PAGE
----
Sushma, Shreya, Rashmi and 20 other women are studiously engaged in bringing to life yards of cloth at the Rotary Singer Skill Development Centre at Sai Dham in Faridabad near Delhi. While Sushma and Shreya are creating patches of vibrant embroidery on cloth on their Fashion Maker machines, Rashmi is pedaling to bring out a neat-fit kurta from a Singer foot machine.
“I’ve learnt to design salwars, kurtas and blouses in various patterns. I can also do embroidery on the neck and sleeve lines. Look at what I am wearing. Isn’t it like straight out of a boutique,” asks Sushma, proudly displaying her perfectly fitted bright maroon salwar suit decorated with a yellow and blue embroidered neckline. She can’t be more correct. It does look like a boutique material.
My sister is already employed in a boutique after completing the course and is earning well.
These women are part of at least 4,000 enterprising women who are being trained in sewing and creative designing by the Rotary clubs of Districts 3011 and 3012, through their Rotary Singer Skill Development Centres. The Sai Dham centre is chaired by Rtn Motilal Gupta of RC Faridabad Central.
These centres are the result of an agreement between Singer India and Rotary, where Singer provides the sewing machines to Rotary clubs at 50 per cent cost and helps set up the skill development centre to train women in tailoring and machine embroidery. This initiative was born out of a discussion between Rtn Vinit Vidyarthi of RC Delhi Central, D 3011, and Singer’s Managing Director Rajeev Bajaj about Singer’s CSR programmes. Vidyarthi took it forward with the then DG Sanjay Khanna of the undivided District 3010, who formally launched the first centre in July 2014 at the Delhi Public School campus, Greater Noida. This centre is promoted by RC Delhi Riverside, D 3012.
Forty-three centres have been set up since then around Delhi NCR and a few at Dehradun and Chandigarh in the neighbouring District 3080, with support from IPDG David Hilton. More recently, one such centre promoted by RC Rohtak Scholars was inaugurated by DG N Subramanian at the Scholars Rosary School campus in Rohtak.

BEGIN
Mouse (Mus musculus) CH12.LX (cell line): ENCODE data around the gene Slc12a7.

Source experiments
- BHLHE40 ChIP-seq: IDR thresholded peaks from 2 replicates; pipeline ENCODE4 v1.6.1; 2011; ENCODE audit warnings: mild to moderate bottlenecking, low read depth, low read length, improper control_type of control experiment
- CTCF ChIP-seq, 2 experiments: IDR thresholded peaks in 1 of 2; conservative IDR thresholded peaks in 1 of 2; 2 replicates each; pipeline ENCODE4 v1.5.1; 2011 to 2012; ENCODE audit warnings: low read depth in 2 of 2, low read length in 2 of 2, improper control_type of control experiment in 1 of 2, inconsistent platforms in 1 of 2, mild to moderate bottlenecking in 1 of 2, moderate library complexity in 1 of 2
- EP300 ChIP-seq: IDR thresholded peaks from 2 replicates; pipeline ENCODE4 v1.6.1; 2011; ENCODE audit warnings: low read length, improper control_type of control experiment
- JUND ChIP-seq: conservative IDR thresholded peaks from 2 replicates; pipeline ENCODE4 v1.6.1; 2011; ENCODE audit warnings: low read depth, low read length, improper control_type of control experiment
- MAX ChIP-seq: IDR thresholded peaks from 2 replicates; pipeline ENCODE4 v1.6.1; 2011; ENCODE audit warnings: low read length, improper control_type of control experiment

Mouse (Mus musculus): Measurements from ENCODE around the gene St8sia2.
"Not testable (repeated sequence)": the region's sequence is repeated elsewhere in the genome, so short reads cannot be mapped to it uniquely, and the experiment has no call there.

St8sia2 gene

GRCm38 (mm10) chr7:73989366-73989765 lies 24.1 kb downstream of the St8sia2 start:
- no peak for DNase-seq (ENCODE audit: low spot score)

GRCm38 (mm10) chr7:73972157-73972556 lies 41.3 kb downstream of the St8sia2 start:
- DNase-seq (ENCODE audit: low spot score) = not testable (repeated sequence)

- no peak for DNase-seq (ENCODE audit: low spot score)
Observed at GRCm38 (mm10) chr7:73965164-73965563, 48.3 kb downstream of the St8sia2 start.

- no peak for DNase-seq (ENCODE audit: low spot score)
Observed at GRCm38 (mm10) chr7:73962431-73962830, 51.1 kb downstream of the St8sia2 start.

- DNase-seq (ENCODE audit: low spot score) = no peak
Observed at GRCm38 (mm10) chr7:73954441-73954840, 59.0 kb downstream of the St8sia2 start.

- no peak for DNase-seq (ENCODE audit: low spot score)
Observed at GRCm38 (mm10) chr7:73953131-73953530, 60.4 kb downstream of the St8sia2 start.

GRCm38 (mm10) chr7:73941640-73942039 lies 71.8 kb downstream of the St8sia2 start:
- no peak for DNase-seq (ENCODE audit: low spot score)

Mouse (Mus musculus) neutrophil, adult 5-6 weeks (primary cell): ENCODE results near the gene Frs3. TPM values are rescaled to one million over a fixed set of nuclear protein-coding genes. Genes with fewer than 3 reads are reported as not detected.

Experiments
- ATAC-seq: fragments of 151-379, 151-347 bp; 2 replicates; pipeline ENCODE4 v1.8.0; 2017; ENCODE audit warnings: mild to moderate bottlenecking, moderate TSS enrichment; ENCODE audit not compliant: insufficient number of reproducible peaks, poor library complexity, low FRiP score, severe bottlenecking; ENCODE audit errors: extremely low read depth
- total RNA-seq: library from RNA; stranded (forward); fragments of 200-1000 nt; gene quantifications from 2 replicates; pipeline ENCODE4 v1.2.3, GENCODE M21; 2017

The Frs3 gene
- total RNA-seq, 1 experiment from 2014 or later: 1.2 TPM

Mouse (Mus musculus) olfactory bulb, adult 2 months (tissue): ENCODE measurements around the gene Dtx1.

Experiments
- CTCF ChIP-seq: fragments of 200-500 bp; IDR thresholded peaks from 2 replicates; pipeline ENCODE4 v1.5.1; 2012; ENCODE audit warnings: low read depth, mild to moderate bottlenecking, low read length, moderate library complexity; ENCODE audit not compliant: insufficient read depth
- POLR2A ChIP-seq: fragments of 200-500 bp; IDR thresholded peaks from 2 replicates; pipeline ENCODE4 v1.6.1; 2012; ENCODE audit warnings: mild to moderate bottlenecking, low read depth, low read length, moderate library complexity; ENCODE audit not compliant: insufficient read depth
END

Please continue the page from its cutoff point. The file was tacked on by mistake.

The skill development centres focus on training underprivileged women in tailoring to help them become financially independent and contribute to the family income. Many of these women are now employed in textile units, boutiques and big tailoring units.
Singer provides the faculty, curriculum, furniture, signboards with Rotary and Singer logos, accessories such as scissors, threads, cloth etc for the students and also does servicing of the machines. The Rotary club has to identify the locality where there is need and pay the rent for the centre, while Singer does the interiors. Much care goes into the selection of the premises as Singer insists on having women-centric facilities such as washrooms and safe locality. Each centre will have 25 machines with at least 10-15 Fashion Maker models.
“More women are interested to learn machine embroidery; therefore, there is a demand for those models,” says Vidyarthi. Singer collects Rs 300 from each trainee towards admission and examination fees. This is to ensure regular attendance and a sense of commitment from them. Three-month certificate and six-month diploma courses are conducted, and certified by Singer after due examinations. The classes are of two-hour duration, five days a week in three batches. “The certificate is valuable; my sister is already employed in a boutique after completing the course and is earning well,” says Shreya.
The company extends the 50 per cent concession to students who desire to purchase a sewing machine after completion of the course. “A deluxe foot machine costs Rs 3,000 while a Fashion Maker is Rs 10,000. So the discount will be a boon for these women,” says Vidyarthi.
Districts and Rotary clubs who want to set up a Rotary Singer Skill Development Centre in their area can contact DGSC Vinit Vidyarthi at firstname.lastname@example.org or Mobile: 9810111912.